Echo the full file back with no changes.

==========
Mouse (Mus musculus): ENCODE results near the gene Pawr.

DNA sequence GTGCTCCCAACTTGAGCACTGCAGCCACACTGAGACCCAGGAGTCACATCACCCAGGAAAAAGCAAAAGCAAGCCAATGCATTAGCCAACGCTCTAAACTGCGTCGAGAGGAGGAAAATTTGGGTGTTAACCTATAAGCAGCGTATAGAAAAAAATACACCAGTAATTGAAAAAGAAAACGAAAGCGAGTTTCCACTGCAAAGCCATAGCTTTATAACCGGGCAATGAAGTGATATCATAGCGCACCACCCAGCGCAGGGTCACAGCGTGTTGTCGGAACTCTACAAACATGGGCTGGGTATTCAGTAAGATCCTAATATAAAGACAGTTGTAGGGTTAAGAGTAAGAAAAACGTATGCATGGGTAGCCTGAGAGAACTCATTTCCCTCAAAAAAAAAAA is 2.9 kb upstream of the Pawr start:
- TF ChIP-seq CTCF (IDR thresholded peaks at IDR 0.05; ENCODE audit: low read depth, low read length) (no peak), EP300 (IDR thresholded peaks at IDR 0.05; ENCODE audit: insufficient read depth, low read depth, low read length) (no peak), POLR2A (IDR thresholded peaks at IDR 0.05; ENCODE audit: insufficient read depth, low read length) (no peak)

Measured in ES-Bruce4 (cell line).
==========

Mouse (Mus musculus): ENCODE results near the gene Pawr.

DNA sequence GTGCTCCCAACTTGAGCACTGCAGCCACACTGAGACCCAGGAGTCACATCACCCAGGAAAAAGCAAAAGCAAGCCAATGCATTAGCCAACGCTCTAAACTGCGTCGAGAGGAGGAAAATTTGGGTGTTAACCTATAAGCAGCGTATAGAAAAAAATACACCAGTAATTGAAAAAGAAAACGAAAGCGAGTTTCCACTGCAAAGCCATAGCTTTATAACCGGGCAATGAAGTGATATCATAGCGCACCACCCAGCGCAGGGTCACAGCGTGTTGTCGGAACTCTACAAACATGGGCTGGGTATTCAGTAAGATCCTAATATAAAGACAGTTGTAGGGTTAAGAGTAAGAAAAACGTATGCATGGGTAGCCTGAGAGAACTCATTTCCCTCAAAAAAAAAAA is 2.9 kb upstream of the Pawr start:
- TF ChIP-seq CTCF (IDR thresholded peaks at IDR 0.05; ENCODE audit: low read depth, low read length) (no peak), EP300 (IDR thresholded peaks at IDR 0.05; ENCODE audit: insufficient read depth, low read depth, low read length) (no peak), POLR2A (IDR thresholded peaks at IDR 0.05; ENCODE audit: insufficient read depth, low read length) (no peak)

Measured in ES-Bruce4 (cell line).